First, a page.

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Emotional Branding: Understanding Your Vision, Value, & Passion

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Photo of Sarah GrattonI first coined the Vision Value Passion (VVP) connection back in 2011 at a speech I gave for Cambridge University.  To me and, to many others in the social media sphere, the quintessential principles of personal branding begin and end with attributes – those seen by others and those inherently understood on a subconscious, emotional level.  In essence, it made sense to conceptualize the core essence of the personal brand in this way.

 

So what exactly do I mean by the Vision Value Passion (VVP) connection?

The Vision, Value, Passion (VVP) Connection is the synergetic union of attributes that makes up brand you. To help you to better understand its power, there’s an exercise I’ve devised and used with many clients to enable them to understand and fully utilize their Vision, Value Passion (VVP) Connection.   Set aside at least an hour for this, as it needs your absolute focus and attention in order to provide maximum benefits in building your brand.  I promise you that it will be one of the most productive hours you’ve ever spent.

 

Vision:

Start by considering what your vision and your purpose are in life.  And, here’s where it gets clever – I want you to look at this question from both an external (the bigger picture) and an internal perspective (how you are emotionally driven to it) to clarify exactly what is it and how you feel you might best realize it.  Now, think about one problem that you want to see transformed and improved in your life.  What role might your vision play in solving this?  On many occasions, the problem solution often turns out to be the vision itself.  Your role in making it happen is your ‘purpose.’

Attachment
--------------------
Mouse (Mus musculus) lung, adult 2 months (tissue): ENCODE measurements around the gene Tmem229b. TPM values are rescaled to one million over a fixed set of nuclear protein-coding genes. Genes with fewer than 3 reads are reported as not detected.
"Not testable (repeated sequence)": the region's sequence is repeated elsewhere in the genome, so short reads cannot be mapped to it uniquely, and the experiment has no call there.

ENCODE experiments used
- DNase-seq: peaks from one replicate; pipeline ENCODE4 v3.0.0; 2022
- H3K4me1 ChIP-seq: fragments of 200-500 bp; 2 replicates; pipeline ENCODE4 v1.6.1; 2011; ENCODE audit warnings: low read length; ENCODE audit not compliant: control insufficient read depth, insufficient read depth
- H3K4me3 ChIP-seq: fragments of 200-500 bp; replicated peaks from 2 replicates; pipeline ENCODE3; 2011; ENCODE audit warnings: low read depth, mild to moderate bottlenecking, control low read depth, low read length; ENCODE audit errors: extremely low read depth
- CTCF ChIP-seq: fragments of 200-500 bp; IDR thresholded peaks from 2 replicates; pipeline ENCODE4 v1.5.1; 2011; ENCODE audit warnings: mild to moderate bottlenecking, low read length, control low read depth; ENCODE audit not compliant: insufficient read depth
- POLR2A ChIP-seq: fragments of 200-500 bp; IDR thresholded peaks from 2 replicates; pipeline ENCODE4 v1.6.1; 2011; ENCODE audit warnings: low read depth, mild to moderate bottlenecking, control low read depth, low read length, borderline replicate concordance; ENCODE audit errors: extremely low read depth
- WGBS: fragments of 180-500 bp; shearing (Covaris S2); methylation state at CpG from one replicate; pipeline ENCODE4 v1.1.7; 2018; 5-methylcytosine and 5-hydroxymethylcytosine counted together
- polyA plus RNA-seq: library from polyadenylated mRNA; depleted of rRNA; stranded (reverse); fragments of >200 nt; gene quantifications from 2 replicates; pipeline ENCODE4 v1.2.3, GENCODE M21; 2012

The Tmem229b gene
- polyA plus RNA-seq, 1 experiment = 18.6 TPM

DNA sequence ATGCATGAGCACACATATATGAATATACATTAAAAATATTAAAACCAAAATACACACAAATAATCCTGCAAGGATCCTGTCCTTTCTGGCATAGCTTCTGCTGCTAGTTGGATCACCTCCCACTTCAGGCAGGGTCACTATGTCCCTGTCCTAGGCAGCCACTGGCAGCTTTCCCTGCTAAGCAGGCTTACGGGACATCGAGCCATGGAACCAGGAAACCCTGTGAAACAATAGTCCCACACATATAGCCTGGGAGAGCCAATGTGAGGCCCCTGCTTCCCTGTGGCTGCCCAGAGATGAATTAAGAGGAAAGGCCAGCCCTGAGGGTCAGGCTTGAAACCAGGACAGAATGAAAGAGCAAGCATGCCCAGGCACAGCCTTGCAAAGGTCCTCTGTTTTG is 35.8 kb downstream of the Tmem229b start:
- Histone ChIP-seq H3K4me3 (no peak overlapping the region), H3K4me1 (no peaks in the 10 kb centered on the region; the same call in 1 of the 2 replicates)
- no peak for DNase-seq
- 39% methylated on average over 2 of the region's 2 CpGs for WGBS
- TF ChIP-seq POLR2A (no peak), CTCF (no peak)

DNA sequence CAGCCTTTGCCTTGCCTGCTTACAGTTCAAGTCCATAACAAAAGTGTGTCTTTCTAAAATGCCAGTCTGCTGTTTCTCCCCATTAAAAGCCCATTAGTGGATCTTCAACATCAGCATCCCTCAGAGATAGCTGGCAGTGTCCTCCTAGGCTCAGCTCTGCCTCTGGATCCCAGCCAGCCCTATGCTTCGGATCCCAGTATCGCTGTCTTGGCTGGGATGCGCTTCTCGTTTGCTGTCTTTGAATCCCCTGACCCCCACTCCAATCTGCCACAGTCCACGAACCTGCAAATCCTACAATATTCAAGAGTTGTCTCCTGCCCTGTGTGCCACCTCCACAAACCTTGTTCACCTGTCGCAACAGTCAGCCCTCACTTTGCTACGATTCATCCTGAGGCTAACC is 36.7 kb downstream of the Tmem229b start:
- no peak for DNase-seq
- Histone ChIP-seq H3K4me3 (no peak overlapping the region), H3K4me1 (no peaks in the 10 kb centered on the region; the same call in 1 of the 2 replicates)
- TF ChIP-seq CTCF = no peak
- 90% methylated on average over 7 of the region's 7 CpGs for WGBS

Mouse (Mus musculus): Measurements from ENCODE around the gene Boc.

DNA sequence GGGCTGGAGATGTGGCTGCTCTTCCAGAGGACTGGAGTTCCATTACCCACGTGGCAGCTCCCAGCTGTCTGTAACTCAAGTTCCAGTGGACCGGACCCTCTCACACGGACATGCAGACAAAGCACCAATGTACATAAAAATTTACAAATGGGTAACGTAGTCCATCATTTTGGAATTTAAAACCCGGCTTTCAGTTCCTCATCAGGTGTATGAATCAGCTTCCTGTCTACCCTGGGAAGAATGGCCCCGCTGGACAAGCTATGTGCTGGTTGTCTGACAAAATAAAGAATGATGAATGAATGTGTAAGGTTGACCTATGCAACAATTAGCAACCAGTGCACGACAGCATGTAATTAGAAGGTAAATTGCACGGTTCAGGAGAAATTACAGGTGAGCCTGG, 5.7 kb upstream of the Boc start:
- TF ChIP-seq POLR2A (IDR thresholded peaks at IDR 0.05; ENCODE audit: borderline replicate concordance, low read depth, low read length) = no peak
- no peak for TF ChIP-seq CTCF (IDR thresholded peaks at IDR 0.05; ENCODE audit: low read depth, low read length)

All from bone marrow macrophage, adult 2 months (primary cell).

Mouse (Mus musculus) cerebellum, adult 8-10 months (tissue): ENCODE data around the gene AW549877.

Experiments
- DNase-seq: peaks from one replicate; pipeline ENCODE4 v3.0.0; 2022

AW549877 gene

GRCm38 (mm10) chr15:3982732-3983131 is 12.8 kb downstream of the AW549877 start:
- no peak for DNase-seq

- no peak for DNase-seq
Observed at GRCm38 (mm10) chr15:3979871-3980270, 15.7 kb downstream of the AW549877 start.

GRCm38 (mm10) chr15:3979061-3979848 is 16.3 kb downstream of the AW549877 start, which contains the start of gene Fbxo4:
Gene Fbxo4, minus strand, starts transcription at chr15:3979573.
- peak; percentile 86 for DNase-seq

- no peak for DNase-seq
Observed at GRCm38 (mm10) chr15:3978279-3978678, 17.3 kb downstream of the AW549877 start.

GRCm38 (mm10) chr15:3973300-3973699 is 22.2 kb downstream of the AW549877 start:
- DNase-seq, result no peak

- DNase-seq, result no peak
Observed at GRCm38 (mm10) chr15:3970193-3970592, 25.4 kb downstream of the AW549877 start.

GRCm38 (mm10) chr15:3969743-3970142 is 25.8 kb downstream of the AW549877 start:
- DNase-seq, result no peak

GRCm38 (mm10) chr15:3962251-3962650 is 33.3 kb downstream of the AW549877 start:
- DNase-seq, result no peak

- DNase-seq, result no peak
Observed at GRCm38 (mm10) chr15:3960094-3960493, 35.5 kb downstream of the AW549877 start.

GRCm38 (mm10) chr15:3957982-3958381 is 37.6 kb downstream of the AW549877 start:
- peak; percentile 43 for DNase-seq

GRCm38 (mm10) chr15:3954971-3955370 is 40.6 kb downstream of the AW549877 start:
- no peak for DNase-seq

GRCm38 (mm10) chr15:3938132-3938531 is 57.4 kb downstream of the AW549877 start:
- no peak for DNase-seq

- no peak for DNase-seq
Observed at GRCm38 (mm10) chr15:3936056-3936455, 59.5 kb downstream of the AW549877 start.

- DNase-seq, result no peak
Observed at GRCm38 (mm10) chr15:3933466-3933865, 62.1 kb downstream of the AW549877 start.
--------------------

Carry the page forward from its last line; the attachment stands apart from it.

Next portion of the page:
Value:

What are your personal values, your moral boundaries, and your guiding principles?  For example, honesty, integrity, sensitivity, enthusiasm, inner strength, and pride are all examples of the values we hold, both for ourselves, and for others.  Take time to write down your values.  Now, think carefully about where you feel your value system came from and note your conclusions down alongside your values.  

 

One of the best methods of achieving this is through simple word association.  It can take practice, but word association can be a great tool in uncovering your inner belief system.  Say each of your personal values aloud and write down the first word that comes into your head when you hear it, followed by the second, and then the third.  Repeat this process for each of your values and the results will surprise you.  The unconscious mind holds on to those core beliefs that drive our values every day, the ones that our conscious mind has filed away.  This exercise helps you to unlock your values and is incredibly powerful and cathartic.

 

Passion: